How can I help my kids get onto the property ladder?

Answer

We love property in Australia. About 70% of us live in our own homes and only about half of all home owners are still paying off a mortgage1

 

Increasing house prices are good news for property owners and investors, but can present real challenges for first home buyers and those wanting to buy their first investment property.

Speculation that property prices will continue to go up faster than wages means property can be a great way to build wealth―but at the same time it becomes harder for younger people to get onto the property ladder. It’s a vicious cycle.

Every parent wants the best for their kids. And we’re hearing from more and more parents and grandparents who’d like to help their children with property.

And while children may be living at home for longer these days, the family home can provide more than just a roof over their heads.

Many parents are using their homes to help their kids onto the property ladder―often instead of leaving a will. Research from The Australian Housing and Urban Research Institute project suggests that the family home acts more or less like a savings account for many Australians.

By paying off the home loan, and as the value of the home increases, the equity in the home builds. Parents are then releasing the built-up equity by borrowing against it and using the money to help their children.

If you can afford it, gifting a deposit can be a great start. A good deposit will reduce the amount your children need to borrow and reduce the amount of interest paid over the life of their home loan. But bear in mind if you receive Centrelink payments―particularly if you’re 60 or older―you’ll need to consider that a gift of this kind may impact your benefits.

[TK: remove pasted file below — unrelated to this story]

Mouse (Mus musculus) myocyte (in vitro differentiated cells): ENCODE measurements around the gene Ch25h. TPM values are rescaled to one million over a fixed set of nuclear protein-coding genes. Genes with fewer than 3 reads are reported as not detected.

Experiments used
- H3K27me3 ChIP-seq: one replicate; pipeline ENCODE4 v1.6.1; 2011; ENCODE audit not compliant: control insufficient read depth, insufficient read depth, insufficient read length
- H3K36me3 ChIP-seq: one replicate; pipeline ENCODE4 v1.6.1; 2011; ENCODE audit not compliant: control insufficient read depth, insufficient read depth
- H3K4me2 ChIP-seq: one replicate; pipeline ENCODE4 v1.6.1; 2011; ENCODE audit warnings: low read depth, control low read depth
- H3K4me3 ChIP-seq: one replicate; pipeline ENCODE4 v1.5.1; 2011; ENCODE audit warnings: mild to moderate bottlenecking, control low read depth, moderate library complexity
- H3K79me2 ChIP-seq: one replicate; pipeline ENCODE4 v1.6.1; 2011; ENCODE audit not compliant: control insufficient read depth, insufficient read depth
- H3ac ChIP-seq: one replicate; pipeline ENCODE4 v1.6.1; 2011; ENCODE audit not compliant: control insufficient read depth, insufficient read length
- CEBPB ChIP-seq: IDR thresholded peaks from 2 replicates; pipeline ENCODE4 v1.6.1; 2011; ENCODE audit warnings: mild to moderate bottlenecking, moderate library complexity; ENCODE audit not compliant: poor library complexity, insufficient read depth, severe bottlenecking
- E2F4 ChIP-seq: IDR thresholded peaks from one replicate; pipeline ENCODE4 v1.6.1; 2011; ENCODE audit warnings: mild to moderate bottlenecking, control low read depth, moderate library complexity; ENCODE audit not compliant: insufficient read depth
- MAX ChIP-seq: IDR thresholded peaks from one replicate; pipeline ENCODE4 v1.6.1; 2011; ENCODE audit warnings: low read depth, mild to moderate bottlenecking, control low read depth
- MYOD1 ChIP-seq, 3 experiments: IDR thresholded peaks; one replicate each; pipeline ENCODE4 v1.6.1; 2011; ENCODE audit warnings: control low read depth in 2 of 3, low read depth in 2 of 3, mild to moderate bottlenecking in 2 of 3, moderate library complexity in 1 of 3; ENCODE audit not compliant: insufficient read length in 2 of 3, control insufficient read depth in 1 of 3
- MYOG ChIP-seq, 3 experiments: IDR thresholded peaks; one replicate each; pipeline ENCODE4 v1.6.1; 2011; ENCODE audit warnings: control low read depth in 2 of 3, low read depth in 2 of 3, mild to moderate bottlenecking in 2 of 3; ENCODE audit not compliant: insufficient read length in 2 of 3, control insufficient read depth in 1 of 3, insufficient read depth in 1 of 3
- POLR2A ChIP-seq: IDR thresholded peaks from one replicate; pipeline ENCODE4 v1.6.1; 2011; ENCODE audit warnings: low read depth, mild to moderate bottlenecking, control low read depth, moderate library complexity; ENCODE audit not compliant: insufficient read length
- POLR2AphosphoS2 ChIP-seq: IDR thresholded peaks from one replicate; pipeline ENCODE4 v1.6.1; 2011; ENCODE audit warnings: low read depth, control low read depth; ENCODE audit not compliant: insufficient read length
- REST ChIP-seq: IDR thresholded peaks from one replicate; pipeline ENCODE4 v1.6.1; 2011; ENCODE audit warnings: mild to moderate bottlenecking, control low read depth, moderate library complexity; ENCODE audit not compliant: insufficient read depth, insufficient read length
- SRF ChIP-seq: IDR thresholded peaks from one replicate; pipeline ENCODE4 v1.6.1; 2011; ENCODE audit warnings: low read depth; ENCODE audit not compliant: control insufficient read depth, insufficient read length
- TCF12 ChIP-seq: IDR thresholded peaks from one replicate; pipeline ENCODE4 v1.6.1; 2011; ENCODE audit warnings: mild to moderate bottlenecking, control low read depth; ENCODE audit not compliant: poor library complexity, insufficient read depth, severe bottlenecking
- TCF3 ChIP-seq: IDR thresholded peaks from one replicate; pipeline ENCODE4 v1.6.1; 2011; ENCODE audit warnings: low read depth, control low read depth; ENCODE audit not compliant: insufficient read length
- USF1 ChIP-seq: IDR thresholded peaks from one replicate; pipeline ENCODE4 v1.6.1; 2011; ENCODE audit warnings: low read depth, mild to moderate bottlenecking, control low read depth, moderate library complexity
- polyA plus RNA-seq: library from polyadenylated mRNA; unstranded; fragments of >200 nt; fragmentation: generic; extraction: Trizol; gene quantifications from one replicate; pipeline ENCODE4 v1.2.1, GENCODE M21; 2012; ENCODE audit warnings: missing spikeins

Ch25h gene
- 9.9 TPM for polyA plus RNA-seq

If you’re like a lot of parents and don’t have a big pot of gold set aside for a rainy day, you can still help your children.

You can use the equity in your home as a guarantor and help your child qualify for a home loan. You should know that if your child fails to repay the debt your home could be put at risk—so think about this option carefully.

If you’re able to make more of a commitment you may want to sign as joint borrower on the home loan. This option isn’t for everyone because although you’d technically own only half of the property you’d have full financial responsibility if your child didn’t pay their part. It’s a big commitment and you’d need to understand all the risks and get the right advice.

You need to consider your own circumstances before deciding if and how you can help your kids. It’s a good idea to seek financial and legal advice so you fully understand the risks and benefits.

At the end of the day, whether you have a lot of money or not much at all one of the greatest practical gifts you can give your child is empowering them to be successful. Help your children develop sound money habits and help them prepare to buy.

You may provide an incentive and contribute $1 for every $2 they save for their deposit for example as well as:

  1. Teaching budgeting and savings habits from a young age—and remember to demonstrate these behaviours yourself
  2. Sharing stories about saving for your first home and let them know it gets easier over time—talk with them about building equity over time example
  3. Helping your children explore government assistance options, such as a first home buyer’s grant
  4. Talking about all that’s involved in buying property
  5. Helping them understand the real costs of purchasing a home—for example online calculators can help determine the stamp duty that may be payable.

Notes

1. Housing tenure data in the Census 2011

 

Important information

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